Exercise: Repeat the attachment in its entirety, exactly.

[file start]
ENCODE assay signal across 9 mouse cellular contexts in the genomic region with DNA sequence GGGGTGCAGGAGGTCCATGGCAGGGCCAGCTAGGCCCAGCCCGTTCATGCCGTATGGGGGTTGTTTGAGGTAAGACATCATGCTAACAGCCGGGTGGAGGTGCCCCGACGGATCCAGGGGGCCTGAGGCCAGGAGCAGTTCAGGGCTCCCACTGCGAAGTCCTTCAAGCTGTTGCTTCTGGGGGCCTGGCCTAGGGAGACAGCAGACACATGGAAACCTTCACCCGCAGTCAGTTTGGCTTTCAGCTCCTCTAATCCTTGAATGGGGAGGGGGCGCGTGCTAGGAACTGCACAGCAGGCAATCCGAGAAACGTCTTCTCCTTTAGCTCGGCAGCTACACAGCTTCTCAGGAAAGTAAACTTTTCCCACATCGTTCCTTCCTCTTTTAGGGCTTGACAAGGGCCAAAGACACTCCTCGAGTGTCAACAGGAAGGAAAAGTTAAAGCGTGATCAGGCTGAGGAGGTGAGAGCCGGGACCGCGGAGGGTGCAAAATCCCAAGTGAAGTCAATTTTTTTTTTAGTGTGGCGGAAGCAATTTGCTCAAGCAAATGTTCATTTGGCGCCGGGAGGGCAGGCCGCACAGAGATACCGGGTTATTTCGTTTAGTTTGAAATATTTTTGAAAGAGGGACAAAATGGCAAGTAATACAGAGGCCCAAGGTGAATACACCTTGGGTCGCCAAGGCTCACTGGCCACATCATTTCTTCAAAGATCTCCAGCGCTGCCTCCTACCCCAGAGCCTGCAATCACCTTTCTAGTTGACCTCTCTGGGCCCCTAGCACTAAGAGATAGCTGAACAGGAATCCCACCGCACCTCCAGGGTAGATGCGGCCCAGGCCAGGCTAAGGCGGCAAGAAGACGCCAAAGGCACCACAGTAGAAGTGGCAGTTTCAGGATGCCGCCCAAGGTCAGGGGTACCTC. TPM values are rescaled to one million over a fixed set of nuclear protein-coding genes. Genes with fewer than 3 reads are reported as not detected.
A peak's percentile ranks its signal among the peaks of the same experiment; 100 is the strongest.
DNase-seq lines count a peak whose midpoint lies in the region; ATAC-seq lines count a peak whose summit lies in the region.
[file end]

ENCODE assay signal across 9 mouse cellular contexts in the genomic region with DNA sequence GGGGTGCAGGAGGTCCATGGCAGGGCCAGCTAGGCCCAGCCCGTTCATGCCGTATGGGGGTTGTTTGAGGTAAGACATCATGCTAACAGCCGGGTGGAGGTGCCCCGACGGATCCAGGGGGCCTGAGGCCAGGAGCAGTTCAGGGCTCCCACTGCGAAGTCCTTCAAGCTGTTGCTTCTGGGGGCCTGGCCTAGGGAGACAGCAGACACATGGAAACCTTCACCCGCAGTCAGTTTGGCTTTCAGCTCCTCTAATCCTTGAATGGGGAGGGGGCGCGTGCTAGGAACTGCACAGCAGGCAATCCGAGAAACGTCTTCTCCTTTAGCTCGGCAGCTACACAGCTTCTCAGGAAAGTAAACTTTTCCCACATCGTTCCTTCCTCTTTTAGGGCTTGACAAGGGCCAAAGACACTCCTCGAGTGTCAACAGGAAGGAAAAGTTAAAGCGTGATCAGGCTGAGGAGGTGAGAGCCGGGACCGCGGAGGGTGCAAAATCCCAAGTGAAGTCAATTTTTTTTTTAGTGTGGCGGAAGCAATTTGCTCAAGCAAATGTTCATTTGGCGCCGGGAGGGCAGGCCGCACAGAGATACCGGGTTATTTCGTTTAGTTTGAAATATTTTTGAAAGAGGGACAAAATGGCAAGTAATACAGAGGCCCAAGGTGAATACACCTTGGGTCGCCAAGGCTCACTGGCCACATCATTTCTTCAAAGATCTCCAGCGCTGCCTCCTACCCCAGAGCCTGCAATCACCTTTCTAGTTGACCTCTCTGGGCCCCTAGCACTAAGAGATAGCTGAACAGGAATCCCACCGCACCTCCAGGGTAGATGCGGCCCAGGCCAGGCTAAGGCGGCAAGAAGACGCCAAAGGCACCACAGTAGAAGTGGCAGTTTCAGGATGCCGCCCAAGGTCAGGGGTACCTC. TPM values are rescaled to one million over a fixed set of nuclear protein-coding genes. Genes with fewer than 3 reads are reported as not detected.
A peak's percentile ranks its signal among the peaks of the same experiment; 100 is the strongest.
DNase-seq lines count a peak whose midpoint lies in the region; ATAC-seq lines count a peak whose summit lies in the region.